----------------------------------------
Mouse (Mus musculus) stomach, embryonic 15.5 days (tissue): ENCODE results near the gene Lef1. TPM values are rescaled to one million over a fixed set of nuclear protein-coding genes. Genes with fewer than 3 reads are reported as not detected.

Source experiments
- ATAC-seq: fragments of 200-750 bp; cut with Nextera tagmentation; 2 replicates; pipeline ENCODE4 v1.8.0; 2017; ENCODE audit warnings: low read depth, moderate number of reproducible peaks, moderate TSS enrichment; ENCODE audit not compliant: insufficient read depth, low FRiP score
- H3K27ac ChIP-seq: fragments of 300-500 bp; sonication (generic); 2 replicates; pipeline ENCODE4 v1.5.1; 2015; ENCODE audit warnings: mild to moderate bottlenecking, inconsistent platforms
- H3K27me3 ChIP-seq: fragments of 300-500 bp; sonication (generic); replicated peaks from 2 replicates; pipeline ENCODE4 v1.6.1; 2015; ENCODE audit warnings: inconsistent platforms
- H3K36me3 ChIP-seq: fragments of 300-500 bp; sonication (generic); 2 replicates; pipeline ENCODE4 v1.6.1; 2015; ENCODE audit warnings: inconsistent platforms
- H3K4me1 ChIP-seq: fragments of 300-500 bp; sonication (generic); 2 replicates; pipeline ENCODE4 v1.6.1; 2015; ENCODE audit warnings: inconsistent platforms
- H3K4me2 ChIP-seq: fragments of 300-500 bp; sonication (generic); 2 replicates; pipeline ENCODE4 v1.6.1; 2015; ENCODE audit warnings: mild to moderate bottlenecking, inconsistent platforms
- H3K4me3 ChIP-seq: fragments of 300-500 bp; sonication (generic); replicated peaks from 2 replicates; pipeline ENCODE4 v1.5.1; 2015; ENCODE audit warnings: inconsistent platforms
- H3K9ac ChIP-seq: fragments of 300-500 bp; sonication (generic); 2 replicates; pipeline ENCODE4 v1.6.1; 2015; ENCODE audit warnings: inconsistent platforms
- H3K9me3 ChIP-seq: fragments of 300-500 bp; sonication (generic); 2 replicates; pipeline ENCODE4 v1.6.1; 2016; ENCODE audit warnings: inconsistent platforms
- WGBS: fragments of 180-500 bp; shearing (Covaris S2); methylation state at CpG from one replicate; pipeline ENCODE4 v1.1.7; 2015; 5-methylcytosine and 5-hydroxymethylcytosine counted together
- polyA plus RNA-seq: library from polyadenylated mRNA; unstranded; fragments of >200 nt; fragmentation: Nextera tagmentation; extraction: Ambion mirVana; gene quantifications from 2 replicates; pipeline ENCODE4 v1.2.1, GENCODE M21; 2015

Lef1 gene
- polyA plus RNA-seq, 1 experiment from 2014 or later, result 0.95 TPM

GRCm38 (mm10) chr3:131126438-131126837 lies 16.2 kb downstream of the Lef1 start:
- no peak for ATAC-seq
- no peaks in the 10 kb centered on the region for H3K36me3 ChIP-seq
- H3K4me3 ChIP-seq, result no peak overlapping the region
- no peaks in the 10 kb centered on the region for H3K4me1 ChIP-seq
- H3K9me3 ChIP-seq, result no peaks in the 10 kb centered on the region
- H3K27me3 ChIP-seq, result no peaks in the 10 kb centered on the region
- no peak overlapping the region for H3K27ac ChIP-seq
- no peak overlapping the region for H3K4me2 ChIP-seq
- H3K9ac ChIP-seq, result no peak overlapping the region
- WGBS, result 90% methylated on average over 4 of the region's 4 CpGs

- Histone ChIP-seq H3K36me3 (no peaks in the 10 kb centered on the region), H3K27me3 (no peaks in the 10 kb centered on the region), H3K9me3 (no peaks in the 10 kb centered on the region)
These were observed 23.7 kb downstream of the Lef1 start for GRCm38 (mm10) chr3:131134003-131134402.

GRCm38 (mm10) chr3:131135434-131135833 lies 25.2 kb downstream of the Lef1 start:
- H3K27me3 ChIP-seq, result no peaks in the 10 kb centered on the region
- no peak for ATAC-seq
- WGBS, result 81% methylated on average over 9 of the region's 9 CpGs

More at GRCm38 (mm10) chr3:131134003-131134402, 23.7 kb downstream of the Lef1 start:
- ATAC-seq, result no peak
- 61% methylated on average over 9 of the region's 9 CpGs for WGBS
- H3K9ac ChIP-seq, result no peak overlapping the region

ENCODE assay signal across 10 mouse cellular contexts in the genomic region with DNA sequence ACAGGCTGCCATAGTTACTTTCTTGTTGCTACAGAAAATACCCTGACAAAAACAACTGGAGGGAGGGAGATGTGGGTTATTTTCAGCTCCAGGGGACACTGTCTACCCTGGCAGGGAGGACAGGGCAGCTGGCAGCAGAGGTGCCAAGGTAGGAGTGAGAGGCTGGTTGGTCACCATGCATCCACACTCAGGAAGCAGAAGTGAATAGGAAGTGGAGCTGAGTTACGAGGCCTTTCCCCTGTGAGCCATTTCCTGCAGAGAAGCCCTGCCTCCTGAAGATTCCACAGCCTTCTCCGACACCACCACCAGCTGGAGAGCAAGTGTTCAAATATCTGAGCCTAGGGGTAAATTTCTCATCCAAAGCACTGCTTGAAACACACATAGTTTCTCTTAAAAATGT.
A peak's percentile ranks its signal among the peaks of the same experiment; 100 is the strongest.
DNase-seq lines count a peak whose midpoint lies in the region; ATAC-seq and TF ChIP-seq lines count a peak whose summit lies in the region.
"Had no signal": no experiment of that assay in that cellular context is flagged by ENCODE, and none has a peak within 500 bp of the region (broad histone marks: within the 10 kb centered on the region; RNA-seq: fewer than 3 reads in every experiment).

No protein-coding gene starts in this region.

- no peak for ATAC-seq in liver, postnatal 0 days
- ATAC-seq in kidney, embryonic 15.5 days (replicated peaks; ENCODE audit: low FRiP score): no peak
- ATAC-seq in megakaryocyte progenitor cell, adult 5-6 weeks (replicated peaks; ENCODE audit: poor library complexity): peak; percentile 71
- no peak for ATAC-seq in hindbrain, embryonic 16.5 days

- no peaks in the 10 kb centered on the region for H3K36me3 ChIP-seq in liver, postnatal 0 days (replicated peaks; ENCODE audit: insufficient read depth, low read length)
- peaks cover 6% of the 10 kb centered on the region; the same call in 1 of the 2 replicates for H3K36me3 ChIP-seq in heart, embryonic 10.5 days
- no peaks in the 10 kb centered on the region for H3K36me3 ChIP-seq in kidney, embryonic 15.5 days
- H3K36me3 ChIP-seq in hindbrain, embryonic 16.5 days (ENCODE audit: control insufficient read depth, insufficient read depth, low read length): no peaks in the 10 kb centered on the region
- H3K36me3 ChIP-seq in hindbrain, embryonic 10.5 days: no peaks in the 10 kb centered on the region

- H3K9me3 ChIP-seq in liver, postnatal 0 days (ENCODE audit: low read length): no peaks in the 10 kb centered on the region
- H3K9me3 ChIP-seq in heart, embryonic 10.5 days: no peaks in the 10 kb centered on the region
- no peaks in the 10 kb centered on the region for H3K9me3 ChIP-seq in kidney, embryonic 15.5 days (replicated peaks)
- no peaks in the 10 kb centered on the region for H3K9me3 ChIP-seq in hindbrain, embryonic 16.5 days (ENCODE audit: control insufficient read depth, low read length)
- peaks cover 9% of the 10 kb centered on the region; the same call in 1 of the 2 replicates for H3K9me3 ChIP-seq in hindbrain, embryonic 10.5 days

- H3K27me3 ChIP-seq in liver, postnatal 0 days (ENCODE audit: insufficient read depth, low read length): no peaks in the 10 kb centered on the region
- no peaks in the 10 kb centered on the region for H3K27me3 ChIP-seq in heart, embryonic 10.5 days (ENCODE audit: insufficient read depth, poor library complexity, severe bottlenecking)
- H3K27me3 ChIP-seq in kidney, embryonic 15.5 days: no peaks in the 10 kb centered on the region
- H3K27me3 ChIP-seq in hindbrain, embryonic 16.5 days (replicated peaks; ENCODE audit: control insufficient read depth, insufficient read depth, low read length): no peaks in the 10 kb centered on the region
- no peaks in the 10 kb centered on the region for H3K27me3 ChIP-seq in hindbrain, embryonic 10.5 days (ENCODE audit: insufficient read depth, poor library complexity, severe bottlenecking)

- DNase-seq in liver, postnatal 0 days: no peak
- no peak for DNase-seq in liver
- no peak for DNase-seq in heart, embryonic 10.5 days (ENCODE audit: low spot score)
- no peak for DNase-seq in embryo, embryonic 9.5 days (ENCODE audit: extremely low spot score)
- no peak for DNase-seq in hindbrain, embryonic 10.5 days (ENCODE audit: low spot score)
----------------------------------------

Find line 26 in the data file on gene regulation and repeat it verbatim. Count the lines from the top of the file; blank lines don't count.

- WGBS, result 90% methylated on average over 4 of the region's 4 CpGs